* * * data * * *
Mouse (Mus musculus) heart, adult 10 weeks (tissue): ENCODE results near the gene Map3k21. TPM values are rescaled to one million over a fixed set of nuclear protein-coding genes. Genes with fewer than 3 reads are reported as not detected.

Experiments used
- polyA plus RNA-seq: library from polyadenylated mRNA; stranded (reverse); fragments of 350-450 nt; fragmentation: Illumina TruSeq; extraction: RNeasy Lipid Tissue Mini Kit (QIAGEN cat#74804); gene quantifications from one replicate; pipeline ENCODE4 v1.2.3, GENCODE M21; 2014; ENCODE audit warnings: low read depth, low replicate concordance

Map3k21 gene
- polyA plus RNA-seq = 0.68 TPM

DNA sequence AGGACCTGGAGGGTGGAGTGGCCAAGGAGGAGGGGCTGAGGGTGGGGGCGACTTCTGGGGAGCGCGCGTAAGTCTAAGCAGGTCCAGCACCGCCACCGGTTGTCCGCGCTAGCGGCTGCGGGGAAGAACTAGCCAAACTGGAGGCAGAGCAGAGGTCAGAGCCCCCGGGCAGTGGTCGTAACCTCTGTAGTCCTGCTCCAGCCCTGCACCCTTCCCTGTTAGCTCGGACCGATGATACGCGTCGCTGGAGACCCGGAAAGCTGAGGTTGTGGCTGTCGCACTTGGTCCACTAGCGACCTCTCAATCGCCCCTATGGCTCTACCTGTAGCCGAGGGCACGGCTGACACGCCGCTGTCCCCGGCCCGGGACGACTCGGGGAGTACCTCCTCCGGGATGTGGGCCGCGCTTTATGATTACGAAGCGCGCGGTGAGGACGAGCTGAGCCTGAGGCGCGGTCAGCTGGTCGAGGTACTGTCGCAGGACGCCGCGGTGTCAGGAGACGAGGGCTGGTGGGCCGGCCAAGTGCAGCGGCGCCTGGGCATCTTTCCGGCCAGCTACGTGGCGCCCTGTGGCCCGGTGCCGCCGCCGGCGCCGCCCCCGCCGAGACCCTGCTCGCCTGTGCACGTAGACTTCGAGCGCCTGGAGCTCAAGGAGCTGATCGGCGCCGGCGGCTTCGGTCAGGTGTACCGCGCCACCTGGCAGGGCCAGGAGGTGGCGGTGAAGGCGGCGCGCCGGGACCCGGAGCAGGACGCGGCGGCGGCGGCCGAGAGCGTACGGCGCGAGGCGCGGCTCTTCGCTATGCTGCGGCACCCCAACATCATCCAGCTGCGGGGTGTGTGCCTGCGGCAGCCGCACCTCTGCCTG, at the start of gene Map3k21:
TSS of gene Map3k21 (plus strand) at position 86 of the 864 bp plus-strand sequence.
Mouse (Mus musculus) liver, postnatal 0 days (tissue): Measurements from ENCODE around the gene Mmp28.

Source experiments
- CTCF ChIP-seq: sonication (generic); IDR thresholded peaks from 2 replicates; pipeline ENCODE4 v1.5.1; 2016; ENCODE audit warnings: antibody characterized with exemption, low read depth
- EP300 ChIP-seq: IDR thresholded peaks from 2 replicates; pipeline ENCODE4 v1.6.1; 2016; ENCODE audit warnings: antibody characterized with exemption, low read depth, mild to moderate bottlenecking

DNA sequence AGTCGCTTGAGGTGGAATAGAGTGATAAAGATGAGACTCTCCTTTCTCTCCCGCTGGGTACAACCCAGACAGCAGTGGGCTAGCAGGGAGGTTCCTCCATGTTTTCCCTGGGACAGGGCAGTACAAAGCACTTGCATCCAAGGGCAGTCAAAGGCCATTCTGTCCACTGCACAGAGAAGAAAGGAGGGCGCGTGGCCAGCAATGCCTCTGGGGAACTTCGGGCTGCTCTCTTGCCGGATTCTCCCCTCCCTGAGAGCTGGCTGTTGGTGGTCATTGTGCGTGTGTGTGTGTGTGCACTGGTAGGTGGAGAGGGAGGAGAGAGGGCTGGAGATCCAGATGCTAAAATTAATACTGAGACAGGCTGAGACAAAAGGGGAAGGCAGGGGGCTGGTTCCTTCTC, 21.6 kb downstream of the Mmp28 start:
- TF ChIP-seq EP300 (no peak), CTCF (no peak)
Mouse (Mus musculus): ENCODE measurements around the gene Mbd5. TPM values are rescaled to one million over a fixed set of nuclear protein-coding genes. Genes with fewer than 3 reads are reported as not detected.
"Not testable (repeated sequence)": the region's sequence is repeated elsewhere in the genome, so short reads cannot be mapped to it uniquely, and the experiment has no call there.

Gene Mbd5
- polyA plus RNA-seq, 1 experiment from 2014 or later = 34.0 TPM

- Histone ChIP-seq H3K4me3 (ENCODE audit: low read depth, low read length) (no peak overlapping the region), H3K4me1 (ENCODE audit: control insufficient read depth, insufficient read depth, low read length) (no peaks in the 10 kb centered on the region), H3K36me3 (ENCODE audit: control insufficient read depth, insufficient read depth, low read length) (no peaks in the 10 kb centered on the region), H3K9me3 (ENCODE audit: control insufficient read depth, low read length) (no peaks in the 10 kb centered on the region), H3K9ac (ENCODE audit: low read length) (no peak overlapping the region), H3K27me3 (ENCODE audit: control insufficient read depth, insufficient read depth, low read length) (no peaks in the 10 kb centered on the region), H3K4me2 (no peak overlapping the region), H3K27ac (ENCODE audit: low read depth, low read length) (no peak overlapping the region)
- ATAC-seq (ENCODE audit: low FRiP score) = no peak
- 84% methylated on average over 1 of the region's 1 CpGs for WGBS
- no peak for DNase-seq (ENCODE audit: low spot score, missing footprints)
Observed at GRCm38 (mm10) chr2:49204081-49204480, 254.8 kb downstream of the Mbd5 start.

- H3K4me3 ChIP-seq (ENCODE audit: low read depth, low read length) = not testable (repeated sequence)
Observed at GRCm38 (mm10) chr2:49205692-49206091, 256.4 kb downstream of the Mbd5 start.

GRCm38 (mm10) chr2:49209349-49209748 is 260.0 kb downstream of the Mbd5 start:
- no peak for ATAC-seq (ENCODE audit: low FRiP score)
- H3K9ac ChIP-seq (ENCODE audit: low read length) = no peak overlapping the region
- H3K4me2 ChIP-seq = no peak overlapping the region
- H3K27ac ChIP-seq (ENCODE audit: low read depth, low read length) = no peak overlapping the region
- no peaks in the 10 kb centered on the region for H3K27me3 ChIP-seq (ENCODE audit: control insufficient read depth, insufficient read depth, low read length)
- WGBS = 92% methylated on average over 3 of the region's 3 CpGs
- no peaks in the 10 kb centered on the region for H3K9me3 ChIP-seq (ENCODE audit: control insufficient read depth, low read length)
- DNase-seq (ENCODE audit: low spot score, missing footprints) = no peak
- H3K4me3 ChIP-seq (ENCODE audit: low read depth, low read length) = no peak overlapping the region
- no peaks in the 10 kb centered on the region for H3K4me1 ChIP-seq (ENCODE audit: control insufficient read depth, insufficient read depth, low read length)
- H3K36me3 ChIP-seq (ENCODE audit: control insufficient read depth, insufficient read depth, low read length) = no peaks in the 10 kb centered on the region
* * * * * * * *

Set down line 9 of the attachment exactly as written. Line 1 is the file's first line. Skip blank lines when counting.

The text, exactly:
Source experiments